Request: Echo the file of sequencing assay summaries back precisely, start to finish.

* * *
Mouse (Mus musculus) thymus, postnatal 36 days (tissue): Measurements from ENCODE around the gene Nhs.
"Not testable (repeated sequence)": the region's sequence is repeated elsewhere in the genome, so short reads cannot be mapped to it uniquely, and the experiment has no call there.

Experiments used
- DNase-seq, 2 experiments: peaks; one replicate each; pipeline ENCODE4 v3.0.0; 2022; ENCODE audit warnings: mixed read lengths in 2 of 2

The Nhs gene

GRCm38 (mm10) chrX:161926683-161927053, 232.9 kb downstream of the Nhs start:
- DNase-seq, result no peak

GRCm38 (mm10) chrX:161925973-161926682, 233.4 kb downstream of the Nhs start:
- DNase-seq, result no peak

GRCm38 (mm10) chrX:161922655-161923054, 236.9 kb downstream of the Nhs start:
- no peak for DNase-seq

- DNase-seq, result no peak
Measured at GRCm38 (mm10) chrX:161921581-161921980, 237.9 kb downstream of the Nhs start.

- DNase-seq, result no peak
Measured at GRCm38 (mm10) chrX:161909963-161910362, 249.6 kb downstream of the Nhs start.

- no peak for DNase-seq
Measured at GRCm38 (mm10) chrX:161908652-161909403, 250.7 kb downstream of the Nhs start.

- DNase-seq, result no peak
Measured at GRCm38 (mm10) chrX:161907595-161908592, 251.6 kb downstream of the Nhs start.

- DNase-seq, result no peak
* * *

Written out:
Mouse (Mus musculus) thymus, postnatal 36 days (tissue): Measurements from ENCODE around the gene Nhs.
"Not testable (repeated sequence)": the region's sequence is repeated elsewhere in the genome, so short reads cannot be mapped to it uniquely, and the experiment has no call there.

Experiments used
- DNase-seq, 2 experiments: peaks; one replicate each; pipeline ENCODE4 v3.0.0; 2022; ENCODE audit warnings: mixed read lengths in 2 of 2

The Nhs gene

GRCm38 (mm10) chrX:161926683-161927053, 232.9 kb downstream of the Nhs start:
- DNase-seq, result no peak

GRCm38 (mm10) chrX:161925973-161926682, 233.4 kb downstream of the Nhs start:
- DNase-seq, result no peak

GRCm38 (mm10) chrX:161922655-161923054, 236.9 kb downstream of the Nhs start:
- no peak for DNase-seq

- DNase-seq, result no peak
Measured at GRCm38 (mm10) chrX:161921581-161921980, 237.9 kb downstream of the Nhs start.

- DNase-seq, result no peak
Measured at GRCm38 (mm10) chrX:161909963-161910362, 249.6 kb downstream of the Nhs start.

- no peak for DNase-seq
Measured at GRCm38 (mm10) chrX:161908652-161909403, 250.7 kb downstream of the Nhs start.

- DNase-seq, result no peak
Measured at GRCm38 (mm10) chrX:161907595-161908592, 251.6 kb downstream of the Nhs start.

- DNase-seq, result no peak